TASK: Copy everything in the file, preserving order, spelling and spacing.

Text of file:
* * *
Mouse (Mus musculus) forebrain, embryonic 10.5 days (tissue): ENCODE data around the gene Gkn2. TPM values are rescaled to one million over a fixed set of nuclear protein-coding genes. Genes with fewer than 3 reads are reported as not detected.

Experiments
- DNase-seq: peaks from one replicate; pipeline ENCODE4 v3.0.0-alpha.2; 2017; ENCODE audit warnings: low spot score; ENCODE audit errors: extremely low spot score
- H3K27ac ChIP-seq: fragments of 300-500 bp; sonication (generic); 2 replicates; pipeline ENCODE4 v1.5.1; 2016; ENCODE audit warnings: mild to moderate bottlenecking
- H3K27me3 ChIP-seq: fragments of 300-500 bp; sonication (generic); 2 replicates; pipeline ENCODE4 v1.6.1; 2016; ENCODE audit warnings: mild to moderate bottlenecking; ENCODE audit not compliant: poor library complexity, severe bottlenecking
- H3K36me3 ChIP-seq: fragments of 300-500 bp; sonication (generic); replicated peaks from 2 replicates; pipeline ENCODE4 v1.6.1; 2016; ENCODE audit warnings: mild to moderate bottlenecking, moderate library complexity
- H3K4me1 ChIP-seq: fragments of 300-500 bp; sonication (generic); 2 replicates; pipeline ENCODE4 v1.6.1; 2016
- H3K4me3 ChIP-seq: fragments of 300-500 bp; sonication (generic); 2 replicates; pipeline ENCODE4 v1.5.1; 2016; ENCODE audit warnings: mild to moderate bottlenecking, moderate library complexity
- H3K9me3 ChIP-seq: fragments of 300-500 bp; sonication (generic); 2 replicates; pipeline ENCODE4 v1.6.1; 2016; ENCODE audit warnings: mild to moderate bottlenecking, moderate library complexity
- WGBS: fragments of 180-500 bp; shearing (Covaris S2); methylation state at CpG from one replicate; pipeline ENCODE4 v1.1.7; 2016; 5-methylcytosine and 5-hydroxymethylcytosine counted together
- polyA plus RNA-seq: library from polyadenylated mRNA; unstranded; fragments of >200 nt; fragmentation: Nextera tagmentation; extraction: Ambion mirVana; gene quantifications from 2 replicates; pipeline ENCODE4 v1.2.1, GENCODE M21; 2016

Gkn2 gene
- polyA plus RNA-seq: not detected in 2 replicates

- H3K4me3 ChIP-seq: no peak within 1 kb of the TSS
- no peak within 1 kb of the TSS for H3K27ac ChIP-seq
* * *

Mouse (Mus musculus) forebrain, embryonic 10.5 days (tissue): ENCODE data around the gene Gkn2. TPM values are rescaled to one million over a fixed set of nuclear protein-coding genes. Genes with fewer than 3 reads are reported as not detected.

Experiments
- DNase-seq: peaks from one replicate; pipeline ENCODE4 v3.0.0-alpha.2; 2017; ENCODE audit warnings: low spot score; ENCODE audit errors: extremely low spot score
- H3K27ac ChIP-seq: fragments of 300-500 bp; sonication (generic); 2 replicates; pipeline ENCODE4 v1.5.1; 2016; ENCODE audit warnings: mild to moderate bottlenecking
- H3K27me3 ChIP-seq: fragments of 300-500 bp; sonication (generic); 2 replicates; pipeline ENCODE4 v1.6.1; 2016; ENCODE audit warnings: mild to moderate bottlenecking; ENCODE audit not compliant: poor library complexity, severe bottlenecking
- H3K36me3 ChIP-seq: fragments of 300-500 bp; sonication (generic); replicated peaks from 2 replicates; pipeline ENCODE4 v1.6.1; 2016; ENCODE audit warnings: mild to moderate bottlenecking, moderate library complexity
- H3K4me1 ChIP-seq: fragments of 300-500 bp; sonication (generic); 2 replicates; pipeline ENCODE4 v1.6.1; 2016
- H3K4me3 ChIP-seq: fragments of 300-500 bp; sonication (generic); 2 replicates; pipeline ENCODE4 v1.5.1; 2016; ENCODE audit warnings: mild to moderate bottlenecking, moderate library complexity
- H3K9me3 ChIP-seq: fragments of 300-500 bp; sonication (generic); 2 replicates; pipeline ENCODE4 v1.6.1; 2016; ENCODE audit warnings: mild to moderate bottlenecking, moderate library complexity
- WGBS: fragments of 180-500 bp; shearing (Covaris S2); methylation state at CpG from one replicate; pipeline ENCODE4 v1.1.7; 2016; 5-methylcytosine and 5-hydroxymethylcytosine counted together
- polyA plus RNA-seq: library from polyadenylated mRNA; unstranded; fragments of >200 nt; fragmentation: Nextera tagmentation; extraction: Ambion mirVana; gene quantifications from 2 replicates; pipeline ENCODE4 v1.2.1, GENCODE M21; 2016

Gkn2 gene
- polyA plus RNA-seq: not detected in 2 replicates

- H3K4me3 ChIP-seq: no peak within 1 kb of the TSS
- no peak within 1 kb of the TSS for H3K27ac ChIP-seq